Apocalypse Riders


The horses move across the land. Dust trails their steps. The two riders hold loosely on the reins. The steps are slow.

“We need to get to some water,” the rider says to the other.

“I think the injuns will get us first.”

A rider pulls the canteen from the saddle. The last of the water goes to his mouth.

“I’m out,” he says. “It’s horse piss from here.”

“The horses ain’t got piss to give.”

The horses move up the pass.

“Let the horses have the reins. They will take us to water.”

The reins drop, and the horses move of their own will. The sun moves across the sky. It bakes the land.

There is a hill. An Indian sits upon a horse.

“You see that?”

“I seen him. Can’t do nothing. Too far for a shot.”

The Indian rides towards them.

“Dumb Injun is coming to us. God is good to the white man.”

The Indian comes close. Paint streaks his face. Feathers stick from his hair.

The rider puts his hand to his pistol. The Indian stops. He tosses something to the ground. He rides off.

“What is it, Buck?”

Buck comes out of the saddle. He picks up a leather bag.

“It’s water,” Buck says. “Crazy Injun gave us water.”

“God bless his red ass.”

Buck rubs his chin.

“He’s just keeping us alive, so he can kill us later. Nobody does nothing good without a reason.”


The axe falls. The wood splits. Calloused hands set up the wedge of timber for another strike.

"Daddy, do you ever wish you had a boy?"

The man looks at the girl.

"A boy instead of you?"


"Darling, if God made anything more precious than you, He kept it for Himself."

The girl smiles.

Horses come over the hill. The men slump in their saddles.

"Darling, we got company. Go fetch some vittles."

The horses stop outside the cabin. Wood lay split and piled. A stream runs nearby.

"You men look rougher than old hide."

"We seen better," said Buck. "You don't mind our horses taking a sip from your crik, do you?"

"It's God's crik. God give it to good and evil, so take your bit."

The horses drink from the creek as the men climb from the saddles. They lean down and drink from the creek. Hands draw water to greedy mouths.

"Don't drink too much. You'll dry us out."

The men laugh.

The daughter brings out two plates.

"We got you fellers some beans and cornbread and molasses."

Buck and Johnny smile.

"You must be one of them saints like in the Bible," Johnny says.

"Ain't no saint. Just a man like you. I know what it is to be hungry and thirsty."

Buck and Johnny tear into the food.

"Damn, if that ain't good," Buck says.

Johnny looks at the girl. The girl looks down her dress at the ground.

"The Bible says that you may entertain angels unawares," the man says. "You fellows angels? Or you something else?"

Buck smiles.

"Angels and devils. What's the difference?" Buck says.

"You can stay the night," the man says. "Take some wood for your fire. Make yourselves at home."

"What do we owe you for all this hospitality?" Buck asks.

"You don't owe me nothing," the man says. "Just clear out by morning and stay away from my wife and little girl. I will kill you deader than hell if you put a hand on either one."

Johnny swallows hard on his cornbread.

"Mister, we are gentlemen. We wouldn't ever do such a thing," Johnny says.

Buck scratches his chin.

"I never took nothing that didn't belong to me," Buck says. "We will be out of here come sun up."


The fire crackles in the night. The men recline in their rolls. Johnny draws a knife across some jerky, pulls a piece, and chews.

"You think God is looking out for us?"

Buck scowls.

"There ain't no God up there."

"How'd we get here then?" Johnny asks.

"Don't know. Don't care."

"Where do you think we go when we die?"

"We go back to where come from--a bunch of nothing."

Johnny shook his head.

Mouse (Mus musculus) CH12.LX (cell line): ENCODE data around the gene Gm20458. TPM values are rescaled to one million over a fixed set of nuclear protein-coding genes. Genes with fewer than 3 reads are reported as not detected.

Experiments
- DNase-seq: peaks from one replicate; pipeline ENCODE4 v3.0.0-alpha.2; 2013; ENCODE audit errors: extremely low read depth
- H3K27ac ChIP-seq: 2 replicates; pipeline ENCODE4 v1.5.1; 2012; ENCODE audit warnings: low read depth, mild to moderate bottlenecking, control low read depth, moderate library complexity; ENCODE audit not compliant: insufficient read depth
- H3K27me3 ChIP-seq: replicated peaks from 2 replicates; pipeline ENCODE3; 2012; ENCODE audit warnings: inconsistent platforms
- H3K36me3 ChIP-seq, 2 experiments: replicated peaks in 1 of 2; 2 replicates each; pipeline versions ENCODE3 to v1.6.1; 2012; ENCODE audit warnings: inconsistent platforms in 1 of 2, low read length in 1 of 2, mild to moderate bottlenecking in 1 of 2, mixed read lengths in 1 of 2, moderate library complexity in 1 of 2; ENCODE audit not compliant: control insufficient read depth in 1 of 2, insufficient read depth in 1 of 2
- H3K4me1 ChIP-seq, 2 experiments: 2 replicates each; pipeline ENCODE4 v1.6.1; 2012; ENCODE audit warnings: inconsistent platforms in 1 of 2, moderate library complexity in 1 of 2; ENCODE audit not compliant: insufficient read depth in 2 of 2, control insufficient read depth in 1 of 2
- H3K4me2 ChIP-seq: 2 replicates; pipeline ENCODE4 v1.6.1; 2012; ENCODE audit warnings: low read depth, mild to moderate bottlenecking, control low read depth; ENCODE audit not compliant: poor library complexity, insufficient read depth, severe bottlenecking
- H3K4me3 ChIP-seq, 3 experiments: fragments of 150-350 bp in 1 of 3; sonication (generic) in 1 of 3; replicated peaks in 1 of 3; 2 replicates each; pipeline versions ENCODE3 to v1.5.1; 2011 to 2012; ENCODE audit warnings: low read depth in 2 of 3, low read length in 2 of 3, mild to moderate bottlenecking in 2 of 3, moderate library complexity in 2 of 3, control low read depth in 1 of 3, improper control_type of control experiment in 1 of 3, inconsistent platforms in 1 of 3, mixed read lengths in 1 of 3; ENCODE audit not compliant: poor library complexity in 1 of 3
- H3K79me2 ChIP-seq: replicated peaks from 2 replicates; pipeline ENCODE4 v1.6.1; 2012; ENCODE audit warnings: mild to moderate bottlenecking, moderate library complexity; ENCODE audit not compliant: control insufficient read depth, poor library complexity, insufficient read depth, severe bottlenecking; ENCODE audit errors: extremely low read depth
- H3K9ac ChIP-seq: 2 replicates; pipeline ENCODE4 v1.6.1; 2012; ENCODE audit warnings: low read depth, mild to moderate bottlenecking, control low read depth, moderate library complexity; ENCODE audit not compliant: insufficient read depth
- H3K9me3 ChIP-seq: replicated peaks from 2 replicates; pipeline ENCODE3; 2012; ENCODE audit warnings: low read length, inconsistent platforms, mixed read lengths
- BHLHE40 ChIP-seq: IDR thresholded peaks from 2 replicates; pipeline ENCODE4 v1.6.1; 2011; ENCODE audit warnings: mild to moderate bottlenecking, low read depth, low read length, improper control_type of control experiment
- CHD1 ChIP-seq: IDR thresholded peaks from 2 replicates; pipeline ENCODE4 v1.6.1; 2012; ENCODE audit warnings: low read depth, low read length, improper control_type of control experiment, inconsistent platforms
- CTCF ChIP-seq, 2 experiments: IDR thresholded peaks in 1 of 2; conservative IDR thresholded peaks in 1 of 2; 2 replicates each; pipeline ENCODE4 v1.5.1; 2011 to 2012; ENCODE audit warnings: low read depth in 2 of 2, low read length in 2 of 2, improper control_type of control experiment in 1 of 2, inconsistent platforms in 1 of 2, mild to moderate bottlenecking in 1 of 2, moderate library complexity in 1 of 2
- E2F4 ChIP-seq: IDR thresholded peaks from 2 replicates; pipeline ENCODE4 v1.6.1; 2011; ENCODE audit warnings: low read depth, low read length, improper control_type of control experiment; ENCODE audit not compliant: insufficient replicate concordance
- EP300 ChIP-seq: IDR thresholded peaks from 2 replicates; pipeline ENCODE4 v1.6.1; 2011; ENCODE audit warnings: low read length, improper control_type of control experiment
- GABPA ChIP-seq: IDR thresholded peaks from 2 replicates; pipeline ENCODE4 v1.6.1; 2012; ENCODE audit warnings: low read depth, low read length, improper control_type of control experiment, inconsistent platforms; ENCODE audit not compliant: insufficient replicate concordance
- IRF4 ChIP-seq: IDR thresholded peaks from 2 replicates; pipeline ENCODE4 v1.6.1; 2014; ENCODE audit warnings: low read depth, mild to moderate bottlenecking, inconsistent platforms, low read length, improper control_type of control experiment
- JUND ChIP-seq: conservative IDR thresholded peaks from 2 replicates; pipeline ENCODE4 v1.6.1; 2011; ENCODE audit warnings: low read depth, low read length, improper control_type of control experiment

"Who taught you to think like that, Buck?"

A stream of tobacco spit leaves Buck's lips and hits the fire.

"Ain't nobody taught me that. I'm the son of a whore. Too much evil in the world for God to be running things."

Johnny scowls. He pulls another piece of jerky.

"I think God is up there. He just puts up with a bunch o' shit for the time being. He works it out at the end."

Buck spits the tobacco wad in the fire. It crackles and burns as Buck pulls a fresh bit from his pouch.

"God don't do shit to men like me," Buck snarls. "Not one damn thing. Good and bad all die alike, and you got to enjoy all the meanness you can in this life. When you die, nothing matters."


A single candle lights the cabin.

Hands are folded. The father says grace. They all say amen. 

The father dips his morsel into the plate. He puts the piece to his mouth. The wife pours water into his cup.

"Where do you think those fellows are from?" she asks.

"Ain't no telling. I didn't ask. But they belong to the Devil."

"How do you know, daddy?" the daughter asks.

The father spoons some beans into his mouth.

"You either belong to God or the Devil. We belong to God, and we know it."

"Do those men know they belong to the Devil?"

"They know."

"And what happens when they die, daddy?"

"Ain't for me to say, darling. I leave it up to God. But those men ain't godly."

"Do you think the Indians will let them alone?" the wife asks.

"They let us alone. Indians can be real good or real bad."

"Do Indians belong to God or the Devil, daddy?"

"These Indians belong to God, darling. But they ain't to be messed with."


The sun rises. The men tie their rolls and saddle up.

"We sure appreciate the hospitality," Johnny says.

"It has been a real pleasure having you here," the father says. "I pray that God will be with you on your way."

Buck spits tobacco juice.

"Your God ain't my god."

The father squints at Buck.

"I know who your god is," the father says to Buck.

"Do ya?" Buck sneers. "Here, I'll show you my god."

Buck pulls the pistol from his holster.

"This god always delivers. Do you ever pray for deliverance?"

The father stares hard at Buck.

"Buck, what are you doing?" Johnny asks. "This man has been real good to us. Let's ride on now."

Buck cocks the hammer on the pistol.

"I got a deal for you, neighbor," Buck says. "Admit Jesus was the son of a whore just like me or take a bullet for Him."

"Go to the Devil."

The pistol fires. The father falls to the ground.

"Buck. You did it. You done did it. What the hellfire have you gone and done?"

"You want to take a bullet for Jesus?" Buck asks.

The door from the cabin opens. The mother and daughter run to their shot father on the ground.

"Daddy! Daddy!!"

Blood gurgles from the father's mouth. Tears stream from their faces. The mother and daughter wail in grief.